US7521257Feb 10, 2004Apr 21, 2009The Board Of Regents Of The Nevada System Of Higher Education On Behalf Of The University Of Nevada, RenoChemical sensor with oscillating cantilevered probe and mechanical stop
US7531002Apr 16, 2004May 12, 2009Depuy Spine, Inc.Intervertebral disc with monitoring and adjusting capabilities
US7691130 *Jan 27, 2006Apr 6, 2010Warsaw Orthopedic, Inc.Spinal implants including a sensor and methods of use
US7694346Sep 30, 2005Apr 6, 2010Board Of Regents Of The Nevada System Of Higher Education On Behalf Of The University Of NevadaCantilevered probe detector with piezoelectric element
US7707888 *Mar 27, 2007May 4, 2010Denso CorporationVibration sensor and method of detecting vibration
US7763158Feb 14, 2006Jul 27, 2010Axon Technologies CorporationElectrodeposition of metal and/or metal ions from a solid solution upon application of a suitable electric field; relates to programmable surface control devices whose physical features, controlled by the presence or absence of a metallic electrodeposit upon application of a bias
US7884848 *May 25, 2005Feb 8, 2011Ginther Mark EViewing environment and recording system
US7928632Jan 15, 2009Apr 19, 2011MCube Inc.Method and structure for an out-of-plane compliant micro actuator
US7939273Mar 11, 2010May 10, 2011Cornell Research Foundation, Inc.High sensitivity mechanical resonant sensor
US8115693Oct 1, 2007Feb 14, 2012Scenterra, Inc.Sensor for detecting high frequency signals
US8136385Aug 27, 2007Mar 20, 2012Board of Regents of the Nevada System of Higher Education, on Behalf of the University of the University of Nevada, RenoCantilevered probes having piezoelectric layer, treated section, and resistive heater, and method of use for chemical detection
US8434160Jul 2, 2012Apr 30, 2013Board Of Regents Of The Nevada System Of Higher Education, On Behalf Of The University Of NevadaCantilevered probe detector with piezoelectric element
US8434161Jul 2, 2012Apr 30, 2013Board Of Regents Of The Nevada System Of Higher Education, On Behalf Of The University Of NevadaCantilevered probe detector with piezoelectric element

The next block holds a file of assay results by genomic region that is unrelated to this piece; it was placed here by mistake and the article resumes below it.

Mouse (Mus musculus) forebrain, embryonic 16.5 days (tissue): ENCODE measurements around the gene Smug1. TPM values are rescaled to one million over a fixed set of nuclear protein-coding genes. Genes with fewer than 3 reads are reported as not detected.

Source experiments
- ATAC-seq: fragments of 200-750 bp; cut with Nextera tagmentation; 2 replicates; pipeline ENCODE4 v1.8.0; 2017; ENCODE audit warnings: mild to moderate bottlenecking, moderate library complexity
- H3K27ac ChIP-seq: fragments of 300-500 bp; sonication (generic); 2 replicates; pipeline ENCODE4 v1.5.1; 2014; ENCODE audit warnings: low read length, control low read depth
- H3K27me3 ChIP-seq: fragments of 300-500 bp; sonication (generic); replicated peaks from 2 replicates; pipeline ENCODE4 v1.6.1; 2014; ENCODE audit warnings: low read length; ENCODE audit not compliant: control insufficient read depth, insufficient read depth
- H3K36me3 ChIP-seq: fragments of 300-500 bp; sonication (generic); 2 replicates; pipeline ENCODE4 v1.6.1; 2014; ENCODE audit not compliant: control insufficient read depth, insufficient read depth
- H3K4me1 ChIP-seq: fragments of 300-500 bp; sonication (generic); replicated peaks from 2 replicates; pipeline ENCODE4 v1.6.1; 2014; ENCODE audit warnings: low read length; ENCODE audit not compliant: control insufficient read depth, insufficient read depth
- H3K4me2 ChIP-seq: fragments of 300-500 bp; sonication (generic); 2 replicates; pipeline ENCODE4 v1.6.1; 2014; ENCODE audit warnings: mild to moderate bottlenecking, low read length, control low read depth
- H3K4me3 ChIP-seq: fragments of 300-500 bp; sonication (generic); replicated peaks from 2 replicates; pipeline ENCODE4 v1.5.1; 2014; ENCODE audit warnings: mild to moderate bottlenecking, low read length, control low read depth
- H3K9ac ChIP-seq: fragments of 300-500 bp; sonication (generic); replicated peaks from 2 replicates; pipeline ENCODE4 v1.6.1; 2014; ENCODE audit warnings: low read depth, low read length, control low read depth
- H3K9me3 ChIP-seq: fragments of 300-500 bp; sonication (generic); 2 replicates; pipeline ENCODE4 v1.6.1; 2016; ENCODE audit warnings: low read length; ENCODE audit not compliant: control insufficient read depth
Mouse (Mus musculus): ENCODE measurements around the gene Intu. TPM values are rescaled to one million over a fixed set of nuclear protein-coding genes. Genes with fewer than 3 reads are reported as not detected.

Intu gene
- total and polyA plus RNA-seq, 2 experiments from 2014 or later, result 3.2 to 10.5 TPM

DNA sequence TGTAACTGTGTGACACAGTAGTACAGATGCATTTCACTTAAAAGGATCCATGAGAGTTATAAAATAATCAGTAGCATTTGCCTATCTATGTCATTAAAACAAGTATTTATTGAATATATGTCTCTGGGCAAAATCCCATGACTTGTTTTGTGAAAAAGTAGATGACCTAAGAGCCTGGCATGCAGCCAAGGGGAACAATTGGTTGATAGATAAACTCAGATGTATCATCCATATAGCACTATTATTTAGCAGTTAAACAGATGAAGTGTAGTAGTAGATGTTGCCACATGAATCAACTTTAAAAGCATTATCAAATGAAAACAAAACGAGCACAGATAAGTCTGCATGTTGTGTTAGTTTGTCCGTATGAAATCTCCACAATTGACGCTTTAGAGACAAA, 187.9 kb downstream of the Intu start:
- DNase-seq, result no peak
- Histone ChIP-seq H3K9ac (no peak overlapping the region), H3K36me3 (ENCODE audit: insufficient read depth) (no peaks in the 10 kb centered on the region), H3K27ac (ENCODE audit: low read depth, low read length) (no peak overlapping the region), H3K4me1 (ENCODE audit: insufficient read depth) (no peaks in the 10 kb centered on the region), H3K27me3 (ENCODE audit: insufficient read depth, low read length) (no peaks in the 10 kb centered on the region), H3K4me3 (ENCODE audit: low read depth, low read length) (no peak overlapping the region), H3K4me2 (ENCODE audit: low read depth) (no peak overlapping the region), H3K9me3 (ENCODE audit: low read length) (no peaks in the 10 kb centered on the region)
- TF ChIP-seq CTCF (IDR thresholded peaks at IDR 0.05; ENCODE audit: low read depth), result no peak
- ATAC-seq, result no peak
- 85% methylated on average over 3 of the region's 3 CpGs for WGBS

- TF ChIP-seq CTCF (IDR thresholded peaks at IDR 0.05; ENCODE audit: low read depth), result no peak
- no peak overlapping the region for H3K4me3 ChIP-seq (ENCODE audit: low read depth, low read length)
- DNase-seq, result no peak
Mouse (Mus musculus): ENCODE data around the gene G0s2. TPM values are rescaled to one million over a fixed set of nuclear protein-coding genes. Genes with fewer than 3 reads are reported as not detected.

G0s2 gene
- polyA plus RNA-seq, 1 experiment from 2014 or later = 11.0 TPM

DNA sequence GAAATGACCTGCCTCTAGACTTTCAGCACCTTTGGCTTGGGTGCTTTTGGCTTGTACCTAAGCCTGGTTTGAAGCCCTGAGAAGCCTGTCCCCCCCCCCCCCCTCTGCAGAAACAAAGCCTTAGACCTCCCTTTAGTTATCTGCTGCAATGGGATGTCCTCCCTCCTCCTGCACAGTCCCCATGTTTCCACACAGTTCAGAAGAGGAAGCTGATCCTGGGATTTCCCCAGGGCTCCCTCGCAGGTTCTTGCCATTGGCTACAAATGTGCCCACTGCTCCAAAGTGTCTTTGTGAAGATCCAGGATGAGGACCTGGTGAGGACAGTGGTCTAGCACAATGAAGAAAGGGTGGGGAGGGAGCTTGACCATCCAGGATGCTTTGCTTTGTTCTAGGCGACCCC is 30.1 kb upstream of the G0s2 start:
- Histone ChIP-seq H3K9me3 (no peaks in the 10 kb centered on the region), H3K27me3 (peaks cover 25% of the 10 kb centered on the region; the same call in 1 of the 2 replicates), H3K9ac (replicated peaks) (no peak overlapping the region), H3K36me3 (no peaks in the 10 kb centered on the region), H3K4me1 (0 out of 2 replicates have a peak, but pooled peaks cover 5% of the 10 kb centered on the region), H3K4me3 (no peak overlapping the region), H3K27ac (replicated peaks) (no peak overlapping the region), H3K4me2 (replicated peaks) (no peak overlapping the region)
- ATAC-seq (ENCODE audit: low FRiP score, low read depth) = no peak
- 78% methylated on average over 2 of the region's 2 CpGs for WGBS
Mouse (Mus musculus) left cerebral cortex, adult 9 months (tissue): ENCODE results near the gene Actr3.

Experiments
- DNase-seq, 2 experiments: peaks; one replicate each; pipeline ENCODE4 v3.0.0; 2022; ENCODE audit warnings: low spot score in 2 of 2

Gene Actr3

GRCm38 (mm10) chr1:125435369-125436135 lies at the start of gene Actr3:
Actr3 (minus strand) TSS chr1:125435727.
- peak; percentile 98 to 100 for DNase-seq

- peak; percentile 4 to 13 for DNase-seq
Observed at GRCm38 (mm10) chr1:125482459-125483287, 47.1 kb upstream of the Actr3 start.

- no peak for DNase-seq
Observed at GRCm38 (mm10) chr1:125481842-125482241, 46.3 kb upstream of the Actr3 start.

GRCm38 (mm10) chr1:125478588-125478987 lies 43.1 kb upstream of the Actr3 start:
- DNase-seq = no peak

US8524501Jan 16, 2012Sep 3, 2013Board Of Regents Of The Nevada System Of Higher EducationSelf-sensing array of microcantilevers for chemical detection
US8592993Jan 25, 2013Nov 26, 2013MCube Inc.Method and structure of integrated micro electro-mechanical systems and electronic devices using edge bond pads
US8652961Jun 20, 2011Feb 18, 2014MCube Inc.Methods and structure for adapting MEMS structures to form electrical interconnections for integrated circuits
US8683862 *Nov 3, 2011Apr 1, 2014The United States Of America As Represented By The Secretary Of The NavyOscillation apparatus with atomic-layer proximity switch
US8713711Mar 15, 2013Apr 29, 2014Board Of Regents Of The Nevada System Of Higher Education, On Behalf Of The University Of NevadaCantilevered probe detector with piezoelectric element
US8714013 *Mar 8, 2012May 6, 2014Seiko Epson CorporationAcceleration detector, acceleration detecting device, inclination sensor, inclination sensor device, and electronic device
US8720278Dec 2, 2011May 13, 2014The Boeing CompanyMethod of detecting inconsistencies in composite structures and stress sensitive coatings used therein
US8723986Nov 4, 2010May 13, 2014MCube Inc.Methods and apparatus for initiating image capture on a hand-held device
US20120227274 *Mar 8, 2012Sep 13, 2012Seiko Epson CorporationAcceleration detector, acceleration detecting device, inclination sensor, inclination sensor device, and electronic
US20130111990 *Nov 3, 2011May 9, 2013Andrew WangOscillation Apparatus with Atomic-Layer Proximity Switch
EP2109217A2Apr 6, 2009Oct 14, 2009Stichting IMEC NederlandSystem and method for resonance frequency tuning of resonant devices
WO2003036736A2 *Oct 28, 2002May 1, 2003Axon Technologies CorpTunable cantilever apparatus and method for making same
Classifications
U.S. Classification73/514.36, 73/514.34, 310/309, 73/514.26, 361/280
International ClassificationG01H3/04, G01H11/06, G01H1/14
Cooperative ClassificationG01H3/04, G01H1/14, G01H11/06
European ClassificationG01H3/04, G01H1/14, G01H11/06
Legal Events
DateCodeEventDescription
Sep 15, 2009FPExpired due to failure to pay maintenance fee
Effective date: 20090724
Jul 24, 2009LAPSLapse for failure to pay maintenance fees
Feb 2, 2009REMIMaintenance fee reminder mailed
Dec 13, 2004FPAYFee payment
Year of fee payment: 4
Mar 20, 2000ASAssignment
Owner name: LOCKHEED MARTIN ENERGY RESEARCH CORPORATION, TENNE
Free format text: CORRECTIVE ASSIGNMENT, REEL 10414 FRAME 0094;ASSIGNORS:THUNDAT, THOMAS G.;WACHTER, ERIC A.;KENNETH,DAVIS J.;REEL/FRAME:010687/0278
Effective date: 19991124
Owner name: LOCKHEED MARTIN ENERGY RESEARCH CORPORATION P.O. B
Nov 29, 1999ASAssignment
Owner name: LOCKHEED MARTIN ENERGY SYSTEMS, INC., TENNESSEE
Free format text: ASSIGNMENT OF ASSIGNORS INTEREST;ASSIGNORS:THUNDAT, THOMAS G.;WACHTER, ERIC A.;DAVIS, J. KENNETH;REEL/FRAME:010414/0094
Effective date: 19991124
Owner name: LOCKHEED MARTIN ENERGY SYSTEMS, INC. POST OFFICE B